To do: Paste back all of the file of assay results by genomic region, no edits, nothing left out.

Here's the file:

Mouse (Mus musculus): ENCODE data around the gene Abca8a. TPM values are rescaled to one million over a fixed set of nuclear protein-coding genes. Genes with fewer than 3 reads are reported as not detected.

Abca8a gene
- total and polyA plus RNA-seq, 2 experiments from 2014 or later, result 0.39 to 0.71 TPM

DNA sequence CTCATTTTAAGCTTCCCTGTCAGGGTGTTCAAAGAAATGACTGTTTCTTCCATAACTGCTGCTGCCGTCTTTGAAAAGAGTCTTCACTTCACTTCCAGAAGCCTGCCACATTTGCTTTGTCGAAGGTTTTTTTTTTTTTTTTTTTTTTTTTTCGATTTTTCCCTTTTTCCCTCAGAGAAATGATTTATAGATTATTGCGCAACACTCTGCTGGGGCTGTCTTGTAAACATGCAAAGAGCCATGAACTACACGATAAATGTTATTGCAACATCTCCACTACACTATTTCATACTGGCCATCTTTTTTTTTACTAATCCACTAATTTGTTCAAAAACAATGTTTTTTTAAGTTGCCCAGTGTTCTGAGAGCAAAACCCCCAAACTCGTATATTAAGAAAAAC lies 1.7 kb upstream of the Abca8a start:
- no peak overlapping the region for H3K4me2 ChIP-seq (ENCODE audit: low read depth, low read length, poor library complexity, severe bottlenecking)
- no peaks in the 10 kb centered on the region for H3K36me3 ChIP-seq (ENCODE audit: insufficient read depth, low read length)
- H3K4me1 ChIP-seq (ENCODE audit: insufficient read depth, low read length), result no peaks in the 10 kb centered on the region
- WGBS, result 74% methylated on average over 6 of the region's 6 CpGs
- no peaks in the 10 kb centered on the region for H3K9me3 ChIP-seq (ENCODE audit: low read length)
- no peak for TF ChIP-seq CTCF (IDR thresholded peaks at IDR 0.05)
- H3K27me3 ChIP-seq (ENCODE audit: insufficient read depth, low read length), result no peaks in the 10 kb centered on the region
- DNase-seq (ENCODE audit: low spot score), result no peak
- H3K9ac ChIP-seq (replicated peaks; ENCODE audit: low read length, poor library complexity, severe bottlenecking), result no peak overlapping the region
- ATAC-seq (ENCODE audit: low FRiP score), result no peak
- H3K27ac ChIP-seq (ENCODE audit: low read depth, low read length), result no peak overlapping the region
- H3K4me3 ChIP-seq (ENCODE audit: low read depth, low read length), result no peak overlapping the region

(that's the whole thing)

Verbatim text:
Mouse (Mus musculus): ENCODE data around the gene Abca8a. TPM values are rescaled to one million over a fixed set of nuclear protein-coding genes. Genes with fewer than 3 reads are reported as not detected.

Abca8a gene
- total and polyA plus RNA-seq, 2 experiments from 2014 or later, result 0.39 to 0.71 TPM

DNA sequence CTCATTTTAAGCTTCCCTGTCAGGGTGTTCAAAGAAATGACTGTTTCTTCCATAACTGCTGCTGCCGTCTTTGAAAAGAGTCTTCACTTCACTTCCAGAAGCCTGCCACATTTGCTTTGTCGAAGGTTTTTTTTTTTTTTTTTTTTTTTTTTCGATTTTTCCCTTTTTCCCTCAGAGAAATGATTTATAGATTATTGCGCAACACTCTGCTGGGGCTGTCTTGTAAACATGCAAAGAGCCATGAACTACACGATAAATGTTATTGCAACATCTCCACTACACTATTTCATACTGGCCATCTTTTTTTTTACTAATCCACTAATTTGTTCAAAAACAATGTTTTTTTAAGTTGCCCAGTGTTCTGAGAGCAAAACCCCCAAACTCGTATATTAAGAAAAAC lies 1.7 kb upstream of the Abca8a start:
- no peak overlapping the region for H3K4me2 ChIP-seq (ENCODE audit: low read depth, low read length, poor library complexity, severe bottlenecking)
- no peaks in the 10 kb centered on the region for H3K36me3 ChIP-seq (ENCODE audit: insufficient read depth, low read length)
- H3K4me1 ChIP-seq (ENCODE audit: insufficient read depth, low read length), result no peaks in the 10 kb centered on the region
- WGBS, result 74% methylated on average over 6 of the region's 6 CpGs
- no peaks in the 10 kb centered on the region for H3K9me3 ChIP-seq (ENCODE audit: low read length)
- no peak for TF ChIP-seq CTCF (IDR thresholded peaks at IDR 0.05)
- H3K27me3 ChIP-seq (ENCODE audit: insufficient read depth, low read length), result no peaks in the 10 kb centered on the region
- DNase-seq (ENCODE audit: low spot score), result no peak
- H3K9ac ChIP-seq (replicated peaks; ENCODE audit: low read length, poor library complexity, severe bottlenecking), result no peak overlapping the region
- ATAC-seq (ENCODE audit: low FRiP score), result no peak
- H3K27ac ChIP-seq (ENCODE audit: low read depth, low read length), result no peak overlapping the region
- H3K4me3 ChIP-seq (ENCODE audit: low read depth, low read length), result no peak overlapping the region